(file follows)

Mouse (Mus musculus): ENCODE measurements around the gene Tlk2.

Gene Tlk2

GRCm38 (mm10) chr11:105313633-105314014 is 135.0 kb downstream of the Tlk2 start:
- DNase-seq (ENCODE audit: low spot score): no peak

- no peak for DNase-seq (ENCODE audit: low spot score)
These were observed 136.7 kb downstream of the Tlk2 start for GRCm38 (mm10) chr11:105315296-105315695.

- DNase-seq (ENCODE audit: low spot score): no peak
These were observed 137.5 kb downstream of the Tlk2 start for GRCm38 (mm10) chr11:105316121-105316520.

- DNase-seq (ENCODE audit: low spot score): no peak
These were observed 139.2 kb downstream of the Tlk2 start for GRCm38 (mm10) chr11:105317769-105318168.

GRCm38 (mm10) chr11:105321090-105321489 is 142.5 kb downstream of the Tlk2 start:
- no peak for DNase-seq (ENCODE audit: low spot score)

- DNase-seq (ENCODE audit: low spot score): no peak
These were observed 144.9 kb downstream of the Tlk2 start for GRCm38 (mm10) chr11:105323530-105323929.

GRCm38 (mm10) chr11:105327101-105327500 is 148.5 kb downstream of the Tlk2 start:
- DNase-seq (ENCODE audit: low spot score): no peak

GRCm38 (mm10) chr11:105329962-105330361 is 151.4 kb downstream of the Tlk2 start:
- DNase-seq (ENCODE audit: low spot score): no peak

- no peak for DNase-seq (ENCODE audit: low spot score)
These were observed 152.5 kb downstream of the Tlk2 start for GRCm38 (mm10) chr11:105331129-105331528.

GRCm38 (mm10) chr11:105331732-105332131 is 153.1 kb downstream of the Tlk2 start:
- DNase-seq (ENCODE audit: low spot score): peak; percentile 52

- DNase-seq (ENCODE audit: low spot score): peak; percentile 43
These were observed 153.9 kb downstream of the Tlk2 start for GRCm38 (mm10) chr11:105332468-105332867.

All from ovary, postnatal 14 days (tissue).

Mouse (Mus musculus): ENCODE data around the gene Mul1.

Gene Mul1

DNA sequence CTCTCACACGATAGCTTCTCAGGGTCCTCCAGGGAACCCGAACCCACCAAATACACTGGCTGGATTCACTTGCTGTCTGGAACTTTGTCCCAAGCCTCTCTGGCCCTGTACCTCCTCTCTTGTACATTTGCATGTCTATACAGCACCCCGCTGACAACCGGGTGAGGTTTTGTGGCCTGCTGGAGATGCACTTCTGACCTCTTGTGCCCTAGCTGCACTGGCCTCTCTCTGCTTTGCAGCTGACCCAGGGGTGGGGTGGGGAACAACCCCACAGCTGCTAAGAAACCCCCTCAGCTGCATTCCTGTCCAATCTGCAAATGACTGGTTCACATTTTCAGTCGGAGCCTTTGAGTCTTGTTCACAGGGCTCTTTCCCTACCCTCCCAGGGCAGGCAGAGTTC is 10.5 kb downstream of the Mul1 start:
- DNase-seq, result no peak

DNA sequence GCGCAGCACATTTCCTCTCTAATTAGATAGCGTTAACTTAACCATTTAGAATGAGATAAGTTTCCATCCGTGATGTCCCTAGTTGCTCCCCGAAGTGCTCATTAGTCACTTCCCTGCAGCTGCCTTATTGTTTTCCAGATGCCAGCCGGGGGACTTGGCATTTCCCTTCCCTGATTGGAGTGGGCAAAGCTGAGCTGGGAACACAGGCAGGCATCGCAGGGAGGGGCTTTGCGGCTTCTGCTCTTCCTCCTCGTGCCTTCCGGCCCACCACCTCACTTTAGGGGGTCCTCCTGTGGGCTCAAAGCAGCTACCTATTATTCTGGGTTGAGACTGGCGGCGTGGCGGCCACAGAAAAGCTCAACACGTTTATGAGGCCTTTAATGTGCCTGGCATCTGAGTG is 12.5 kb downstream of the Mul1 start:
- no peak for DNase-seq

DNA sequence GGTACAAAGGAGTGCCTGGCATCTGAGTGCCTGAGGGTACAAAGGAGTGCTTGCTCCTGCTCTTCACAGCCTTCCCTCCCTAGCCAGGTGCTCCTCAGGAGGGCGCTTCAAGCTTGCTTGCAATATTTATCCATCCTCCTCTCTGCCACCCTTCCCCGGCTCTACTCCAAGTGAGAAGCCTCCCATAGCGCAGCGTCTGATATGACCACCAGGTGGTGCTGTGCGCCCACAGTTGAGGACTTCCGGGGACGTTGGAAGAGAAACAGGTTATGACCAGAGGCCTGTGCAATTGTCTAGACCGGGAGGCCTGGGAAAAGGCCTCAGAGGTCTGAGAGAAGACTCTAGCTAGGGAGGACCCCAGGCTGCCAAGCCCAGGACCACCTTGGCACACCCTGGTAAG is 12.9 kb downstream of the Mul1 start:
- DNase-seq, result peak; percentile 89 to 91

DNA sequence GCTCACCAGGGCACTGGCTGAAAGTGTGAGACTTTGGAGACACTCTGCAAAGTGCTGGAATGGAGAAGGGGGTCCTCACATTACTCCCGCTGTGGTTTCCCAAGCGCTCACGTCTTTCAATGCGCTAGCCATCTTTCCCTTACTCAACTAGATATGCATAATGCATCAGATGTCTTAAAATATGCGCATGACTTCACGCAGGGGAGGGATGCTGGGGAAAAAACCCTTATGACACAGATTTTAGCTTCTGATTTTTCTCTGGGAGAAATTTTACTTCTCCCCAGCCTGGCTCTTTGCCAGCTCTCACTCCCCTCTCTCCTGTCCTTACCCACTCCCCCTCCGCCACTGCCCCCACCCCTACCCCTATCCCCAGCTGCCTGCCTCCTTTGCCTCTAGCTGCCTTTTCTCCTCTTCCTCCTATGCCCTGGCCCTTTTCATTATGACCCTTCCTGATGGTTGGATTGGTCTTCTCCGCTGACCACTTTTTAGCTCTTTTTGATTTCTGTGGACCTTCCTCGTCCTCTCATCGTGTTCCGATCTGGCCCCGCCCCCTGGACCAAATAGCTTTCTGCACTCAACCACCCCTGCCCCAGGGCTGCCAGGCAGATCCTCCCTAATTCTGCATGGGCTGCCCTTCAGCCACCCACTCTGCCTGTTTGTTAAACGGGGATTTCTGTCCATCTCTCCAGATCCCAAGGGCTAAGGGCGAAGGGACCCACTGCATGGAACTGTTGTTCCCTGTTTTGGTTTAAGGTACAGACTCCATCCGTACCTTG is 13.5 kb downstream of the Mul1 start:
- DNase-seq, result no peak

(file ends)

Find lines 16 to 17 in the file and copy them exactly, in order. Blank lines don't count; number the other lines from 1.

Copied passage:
- DNase-seq (ENCODE audit: low spot score): no peak

GRCm38 (mm10) chr11:105329962-105330361 is 151.4 kb downstream of the Tlk2 start: